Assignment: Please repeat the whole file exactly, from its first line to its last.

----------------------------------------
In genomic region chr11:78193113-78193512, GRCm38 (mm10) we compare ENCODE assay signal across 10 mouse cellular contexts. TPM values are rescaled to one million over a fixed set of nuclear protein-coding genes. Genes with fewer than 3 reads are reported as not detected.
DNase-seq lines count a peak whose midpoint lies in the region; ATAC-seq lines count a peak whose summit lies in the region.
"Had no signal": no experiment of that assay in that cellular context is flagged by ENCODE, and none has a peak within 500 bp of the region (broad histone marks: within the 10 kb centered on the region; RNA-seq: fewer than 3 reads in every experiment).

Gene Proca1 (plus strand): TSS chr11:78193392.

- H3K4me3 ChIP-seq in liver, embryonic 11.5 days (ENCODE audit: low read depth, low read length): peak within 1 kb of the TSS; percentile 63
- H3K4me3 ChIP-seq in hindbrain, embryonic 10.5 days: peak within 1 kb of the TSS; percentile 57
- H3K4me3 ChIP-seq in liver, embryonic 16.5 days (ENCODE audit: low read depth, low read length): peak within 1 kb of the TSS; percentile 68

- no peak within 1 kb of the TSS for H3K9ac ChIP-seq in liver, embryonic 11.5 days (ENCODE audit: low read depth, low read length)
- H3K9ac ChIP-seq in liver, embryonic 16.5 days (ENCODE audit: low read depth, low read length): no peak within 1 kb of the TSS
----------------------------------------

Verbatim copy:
In genomic region chr11:78193113-78193512, GRCm38 (mm10) we compare ENCODE assay signal across 10 mouse cellular contexts. TPM values are rescaled to one million over a fixed set of nuclear protein-coding genes. Genes with fewer than 3 reads are reported as not detected.
DNase-seq lines count a peak whose midpoint lies in the region; ATAC-seq lines count a peak whose summit lies in the region.
"Had no signal": no experiment of that assay in that cellular context is flagged by ENCODE, and none has a peak within 500 bp of the region (broad histone marks: within the 10 kb centered on the region; RNA-seq: fewer than 3 reads in every experiment).

Gene Proca1 (plus strand): TSS chr11:78193392.

- H3K4me3 ChIP-seq in liver, embryonic 11.5 days (ENCODE audit: low read depth, low read length): peak within 1 kb of the TSS; percentile 63
- H3K4me3 ChIP-seq in hindbrain, embryonic 10.5 days: peak within 1 kb of the TSS; percentile 57
- H3K4me3 ChIP-seq in liver, embryonic 16.5 days (ENCODE audit: low read depth, low read length): peak within 1 kb of the TSS; percentile 68

- no peak within 1 kb of the TSS for H3K9ac ChIP-seq in liver, embryonic 11.5 days (ENCODE audit: low read depth, low read length)
- H3K9ac ChIP-seq in liver, embryonic 16.5 days (ENCODE audit: low read depth, low read length): no peak within 1 kb of the TSS